Case update: On September 8, the U.S. Department of Justice filed a petition for writ of certiorari to the U.S. Supreme Court asking it to review the Fifth Circuit Court of Appeals’ August 16 ruling to reinstate significant restrictions on mifepristone. (Due to an earlier order by the Supreme Court, the Fifth Circuit ruling is not in effect.)
Medication abortion is the most commonly used method of abortion in the United States, accounting for more than half of all abortions. Mifepristone is part of a two-drug regimen for medication abortion and was first approved by the U.S. Food and Drug Administration in 2000.
Since its approval, the drug has established a well-documented safety record, as demonstrated by its real-world use by more than five million people as well as hundreds of additional high-quality studies.
This lawsuit—filed by anti-abortion advocates against the FDA and the U.S. Health and Human Services (HHS) in November 2022—challenges the FDA’s initial approval of mifepristone as well as its more recent actions to increase access to the drug. If the lawsuit succeeds, access to the most common medication abortion regimen used in the U.S. would end across the country—even in those states where abortion rights are protected.
The Center for Reproductive Rights and its movement partners have submitted amicus briefs in this case supporting the FDA’s approval of the medication. Leading pharmaceutical companies, medical and health organizations, members of Congress, government officials, rights and justice groups, and other experts have also submitted amicus briefs in support of the FDA.
Here’s a snapshot of case rulings:
- A federal district court in Texas issued a decision on April 7 attempting to block the long-standing FDA approval of mifepristone. If allowed to take effect, it would be a devastating blow to abortion access across the country.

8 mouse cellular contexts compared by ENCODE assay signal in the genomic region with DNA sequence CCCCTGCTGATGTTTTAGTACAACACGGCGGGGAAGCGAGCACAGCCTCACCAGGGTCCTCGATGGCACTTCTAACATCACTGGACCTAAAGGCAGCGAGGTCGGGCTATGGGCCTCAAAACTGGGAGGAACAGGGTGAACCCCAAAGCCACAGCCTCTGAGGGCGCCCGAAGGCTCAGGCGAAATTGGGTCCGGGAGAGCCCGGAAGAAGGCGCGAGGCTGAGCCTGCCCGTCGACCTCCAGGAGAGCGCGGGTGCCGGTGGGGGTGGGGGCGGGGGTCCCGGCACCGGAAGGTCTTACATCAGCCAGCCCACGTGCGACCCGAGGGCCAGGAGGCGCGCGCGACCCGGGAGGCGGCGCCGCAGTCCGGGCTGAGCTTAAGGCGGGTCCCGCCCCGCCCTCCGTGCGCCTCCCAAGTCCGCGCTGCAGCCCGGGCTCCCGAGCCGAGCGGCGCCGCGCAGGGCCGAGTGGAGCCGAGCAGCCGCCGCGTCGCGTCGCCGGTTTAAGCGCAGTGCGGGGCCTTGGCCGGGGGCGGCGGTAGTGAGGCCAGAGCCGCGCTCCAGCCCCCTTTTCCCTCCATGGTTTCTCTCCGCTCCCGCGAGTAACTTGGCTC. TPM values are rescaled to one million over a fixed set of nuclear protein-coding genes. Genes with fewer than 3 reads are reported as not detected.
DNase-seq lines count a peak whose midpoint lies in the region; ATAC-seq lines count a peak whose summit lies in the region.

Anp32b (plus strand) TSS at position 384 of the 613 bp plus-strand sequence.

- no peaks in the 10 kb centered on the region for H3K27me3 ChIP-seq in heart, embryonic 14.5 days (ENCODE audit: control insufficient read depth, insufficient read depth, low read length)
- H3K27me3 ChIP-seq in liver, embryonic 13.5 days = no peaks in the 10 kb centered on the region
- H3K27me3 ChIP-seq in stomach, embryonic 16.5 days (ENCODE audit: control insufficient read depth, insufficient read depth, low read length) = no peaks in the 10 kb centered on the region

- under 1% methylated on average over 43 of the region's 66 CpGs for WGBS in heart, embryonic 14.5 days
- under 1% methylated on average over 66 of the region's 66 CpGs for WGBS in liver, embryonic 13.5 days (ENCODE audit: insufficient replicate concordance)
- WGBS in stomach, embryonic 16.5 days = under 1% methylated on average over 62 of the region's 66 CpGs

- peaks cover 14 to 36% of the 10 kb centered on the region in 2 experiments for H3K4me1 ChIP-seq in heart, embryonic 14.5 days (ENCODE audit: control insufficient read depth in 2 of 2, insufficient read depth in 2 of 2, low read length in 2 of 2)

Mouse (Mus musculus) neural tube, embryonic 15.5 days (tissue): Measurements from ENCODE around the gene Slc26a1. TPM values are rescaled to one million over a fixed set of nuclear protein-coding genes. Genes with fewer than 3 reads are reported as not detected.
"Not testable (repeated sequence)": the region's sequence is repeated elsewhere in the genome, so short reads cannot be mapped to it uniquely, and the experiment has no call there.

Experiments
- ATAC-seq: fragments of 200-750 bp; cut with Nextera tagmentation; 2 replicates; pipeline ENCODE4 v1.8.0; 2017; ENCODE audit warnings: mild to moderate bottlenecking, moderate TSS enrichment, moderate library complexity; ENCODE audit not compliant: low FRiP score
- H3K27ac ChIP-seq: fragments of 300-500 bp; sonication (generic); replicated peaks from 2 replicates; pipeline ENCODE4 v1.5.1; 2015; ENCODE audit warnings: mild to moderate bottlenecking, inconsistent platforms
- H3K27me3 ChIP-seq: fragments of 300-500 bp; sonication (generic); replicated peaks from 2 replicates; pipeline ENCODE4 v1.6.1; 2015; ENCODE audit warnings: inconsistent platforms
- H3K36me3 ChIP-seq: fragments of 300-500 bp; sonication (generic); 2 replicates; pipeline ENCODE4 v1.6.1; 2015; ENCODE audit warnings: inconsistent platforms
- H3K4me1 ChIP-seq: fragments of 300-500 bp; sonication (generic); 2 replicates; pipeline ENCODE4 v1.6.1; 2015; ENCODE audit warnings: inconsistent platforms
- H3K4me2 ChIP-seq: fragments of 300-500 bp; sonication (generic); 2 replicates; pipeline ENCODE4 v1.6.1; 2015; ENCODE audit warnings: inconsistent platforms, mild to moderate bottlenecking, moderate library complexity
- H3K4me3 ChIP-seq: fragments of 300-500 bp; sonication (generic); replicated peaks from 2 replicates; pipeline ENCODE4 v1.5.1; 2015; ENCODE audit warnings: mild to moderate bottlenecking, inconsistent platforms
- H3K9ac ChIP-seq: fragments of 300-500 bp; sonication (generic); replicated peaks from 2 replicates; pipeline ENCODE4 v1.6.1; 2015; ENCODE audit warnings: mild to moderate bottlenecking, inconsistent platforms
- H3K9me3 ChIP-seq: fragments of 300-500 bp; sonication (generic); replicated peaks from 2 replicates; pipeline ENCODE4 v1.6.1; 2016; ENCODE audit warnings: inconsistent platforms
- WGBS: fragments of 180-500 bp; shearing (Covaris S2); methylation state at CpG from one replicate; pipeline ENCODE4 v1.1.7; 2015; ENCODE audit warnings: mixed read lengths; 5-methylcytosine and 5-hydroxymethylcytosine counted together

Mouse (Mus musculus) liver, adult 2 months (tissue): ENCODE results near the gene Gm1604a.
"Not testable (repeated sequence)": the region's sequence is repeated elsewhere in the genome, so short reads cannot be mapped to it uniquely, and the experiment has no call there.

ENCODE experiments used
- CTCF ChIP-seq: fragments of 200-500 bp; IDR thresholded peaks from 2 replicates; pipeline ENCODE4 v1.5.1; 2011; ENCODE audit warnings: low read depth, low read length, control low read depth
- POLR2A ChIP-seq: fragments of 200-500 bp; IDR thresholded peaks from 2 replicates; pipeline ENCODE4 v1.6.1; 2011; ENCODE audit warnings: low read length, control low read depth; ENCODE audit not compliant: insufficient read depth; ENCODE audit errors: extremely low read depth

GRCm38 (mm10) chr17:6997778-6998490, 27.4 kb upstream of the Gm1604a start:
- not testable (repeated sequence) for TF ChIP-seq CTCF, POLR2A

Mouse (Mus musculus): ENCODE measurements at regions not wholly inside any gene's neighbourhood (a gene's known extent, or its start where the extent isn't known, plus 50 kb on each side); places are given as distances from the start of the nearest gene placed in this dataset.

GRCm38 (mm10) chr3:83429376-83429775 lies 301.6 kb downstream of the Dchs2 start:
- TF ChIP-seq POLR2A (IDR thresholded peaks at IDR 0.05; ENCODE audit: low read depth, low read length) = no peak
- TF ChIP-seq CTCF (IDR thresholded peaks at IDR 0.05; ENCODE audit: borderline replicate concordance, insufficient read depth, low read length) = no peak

- The U.S. Department of Justice appealed the decision on April 10 to the Fifth Circuit Court of Appeals.
- On April 12, the Fifth Circuit issued a ruling largely refusing to block the federal district court’s order and attempting to reinstate burdensome restrictions from pre-2016.
- The Department of Justice announced April 13 that it would seek emergency relief from the U.S. Supreme Court and filed an emergency application with the Court the following day.
- On April 14, the U.S. Supreme Court issued a temporary stay through April 19, preventing the district court’s order from taking effect. On April 19, the Court extended its stay until Friday, April 21, at 11:59 p.m.
- On April 21, the Supreme Court granted a stay of the lower court decision, leaving mifepristone on the market while the case proceeds at the Fifth Circuit Court.
- Oral arguments at the Fifth Circuit were held May 17.
- On August 16, the Fifth Circuit Court of Appeals ruled to reinstate burdensome pre-2016 restrictions on mifepristone, but not to remove the drug from the market. Due to the U.S. Supreme Court’s April 21 order, mifepristone will remain available under current regulations while the case continues.
- On September 8, the U.S. Department of Justice filed a writ of certiori to the U.S. Supreme Court asking it to review the August 16 ruling by the Fifth Circuit.